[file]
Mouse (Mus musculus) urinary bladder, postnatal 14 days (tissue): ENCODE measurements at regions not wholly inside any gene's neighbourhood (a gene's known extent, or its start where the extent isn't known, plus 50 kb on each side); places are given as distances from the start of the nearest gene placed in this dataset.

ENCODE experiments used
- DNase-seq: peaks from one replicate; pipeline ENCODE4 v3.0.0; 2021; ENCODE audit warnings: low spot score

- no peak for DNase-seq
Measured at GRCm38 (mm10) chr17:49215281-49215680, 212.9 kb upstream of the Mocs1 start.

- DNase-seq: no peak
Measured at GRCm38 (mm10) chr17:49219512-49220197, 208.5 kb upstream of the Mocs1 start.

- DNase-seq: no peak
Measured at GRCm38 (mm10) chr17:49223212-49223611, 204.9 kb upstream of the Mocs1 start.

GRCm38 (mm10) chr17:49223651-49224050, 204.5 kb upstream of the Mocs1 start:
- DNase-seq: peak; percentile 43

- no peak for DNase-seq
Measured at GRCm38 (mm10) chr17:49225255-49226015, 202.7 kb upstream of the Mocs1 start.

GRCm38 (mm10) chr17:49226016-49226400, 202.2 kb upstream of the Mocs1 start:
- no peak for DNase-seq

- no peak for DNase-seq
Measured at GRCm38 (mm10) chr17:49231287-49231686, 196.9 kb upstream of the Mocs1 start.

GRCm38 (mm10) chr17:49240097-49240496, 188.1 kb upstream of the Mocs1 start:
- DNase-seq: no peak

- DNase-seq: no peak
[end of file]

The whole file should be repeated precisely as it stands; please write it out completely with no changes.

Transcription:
Mouse (Mus musculus) urinary bladder, postnatal 14 days (tissue): ENCODE measurements at regions not wholly inside any gene's neighbourhood (a gene's known extent, or its start where the extent isn't known, plus 50 kb on each side); places are given as distances from the start of the nearest gene placed in this dataset.

ENCODE experiments used
- DNase-seq: peaks from one replicate; pipeline ENCODE4 v3.0.0; 2021; ENCODE audit warnings: low spot score

- no peak for DNase-seq
Measured at GRCm38 (mm10) chr17:49215281-49215680, 212.9 kb upstream of the Mocs1 start.

- DNase-seq: no peak
Measured at GRCm38 (mm10) chr17:49219512-49220197, 208.5 kb upstream of the Mocs1 start.

- DNase-seq: no peak
Measured at GRCm38 (mm10) chr17:49223212-49223611, 204.9 kb upstream of the Mocs1 start.

GRCm38 (mm10) chr17:49223651-49224050, 204.5 kb upstream of the Mocs1 start:
- DNase-seq: peak; percentile 43

- no peak for DNase-seq
Measured at GRCm38 (mm10) chr17:49225255-49226015, 202.7 kb upstream of the Mocs1 start.

GRCm38 (mm10) chr17:49226016-49226400, 202.2 kb upstream of the Mocs1 start:
- no peak for DNase-seq

- no peak for DNase-seq
Measured at GRCm38 (mm10) chr17:49231287-49231686, 196.9 kb upstream of the Mocs1 start.

GRCm38 (mm10) chr17:49240097-49240496, 188.1 kb upstream of the Mocs1 start:
- DNase-seq: no peak

- DNase-seq: no peak